Ireland-shot fantasy Four Kids and It 'could be a tonic for families during lockdown'
An ancient sand creature (voiced by Michael Caine) grants wishes in the family-friendly adventure Four Kids And It. Damon Smith reviews...
BE CAREFUL what you wish for when you already have everything you need to be happy. That's the underlying message of Four Kids And It, an energetic adaptation of Jacqueline Wilson's bestselling novel for children, filmed on location in Dublin and Co Wicklow to double for windswept Cornwall.
Originally earmarked for cinema release before the Covid-19 pandemic, director Andy De Emmony's cautionary tale premieres on Sky Cinema where the script's gently effervescent mix of comedy, romance and wish fulfilment could be a tonic for families in need of a fleeting diversion during lockdown.
A cameo from Cheryl as an officious manager of a global pop star is a momentary distraction in the film's slow-paced middle section. Thankfully, Russell Brand is firing on all cylinders as the well-to-do pantomime villain, who gleefully rolls his tongue around phrases like "ethnically insensitive erotica" in his single-minded pursuit of parent-targeted titters.
The enchanted creature voiced by Sir Michael Caine, who casts a spell over feuding characters, would be powerless to permanently conjure away the nagging fears of our current predicament.
However, for the best part of two hours, De Emmony's picture holds the attention of younger viewers without excessive fidgeting.
That is surely magic.
David (Matthew Goode) spirits his children, 13-year-old Ros (Teddie-Rose Malleson-Allen) and eight-year-old Robbie (Billy Jenkins), away to a seaside cottage in Cornwall. Ros clings to the hope that her divorced parents might reconcile and she misinterprets an aside from her father as an acknowledgement that their mother will joining them.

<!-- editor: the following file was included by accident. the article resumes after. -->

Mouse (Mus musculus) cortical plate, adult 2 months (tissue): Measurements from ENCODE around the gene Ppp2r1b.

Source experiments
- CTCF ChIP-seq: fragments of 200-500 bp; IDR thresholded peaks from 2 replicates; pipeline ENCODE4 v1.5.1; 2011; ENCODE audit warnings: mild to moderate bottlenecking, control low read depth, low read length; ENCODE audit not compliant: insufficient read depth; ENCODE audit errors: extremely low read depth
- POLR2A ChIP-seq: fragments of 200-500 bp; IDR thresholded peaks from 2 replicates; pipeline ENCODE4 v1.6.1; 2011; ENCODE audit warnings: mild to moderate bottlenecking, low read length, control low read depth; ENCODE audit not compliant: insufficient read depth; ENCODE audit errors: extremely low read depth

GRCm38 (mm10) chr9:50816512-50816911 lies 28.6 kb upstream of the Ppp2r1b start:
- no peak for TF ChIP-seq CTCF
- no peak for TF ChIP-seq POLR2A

Instead, David's new girlfriend Alice (Paula Patton) arrives at the cottage with her brood: aspiring singer-songwriter Smash (Ashley Aufderheide) and cherubic Maudie (Ellie-Mae Siame). The emotionally bruised moppets clash and battle lines are drawn when they encounter an ancient being called a Psammead (voiced by Caine), which lives in the sand of a secluded beach. The benevolent creature promises to grant one wish each day.
Ros, who has read a copy of Five Children And It by E Nesbit, is wise to the hidden caveats: the wish lasts until sunset and each heart's desire will invariably have a sting in the tail. Regardless, Smash, Robbie and Maudie call upon the Psammead and arouse the suspicions of demented local laird Tristan (Brand).
Four Kids And It is whimsical entertainment, crafted with a broad family audience in mind.
Digital effects, which bring the Psammead vividly to life, are slickly executed. The young cast is ably led by the engaging Malleson-Allen while Goode and Patton kindle a few sparks of chemistry from their limited screen time.
Author Wilson makes a brief, glowing appearance during end credits to provide her seal of approval to Simon Lewis and Mark Oswin's script
FOUR KIDS AND IT (PG, 110 mins) Drama/Comedy/Fantasy/Romance. Teddie-Rose Malleson-Allen, Ashley Aufderheide, Billy Jenkins, Ellie-Mae Siame, Matthew Goode, Paula Patton, Russell Brand, Cheryl and the voice of Sir Michael Caine. Director: Andy De Emmony.
:: Released April 3 on Sky Cinema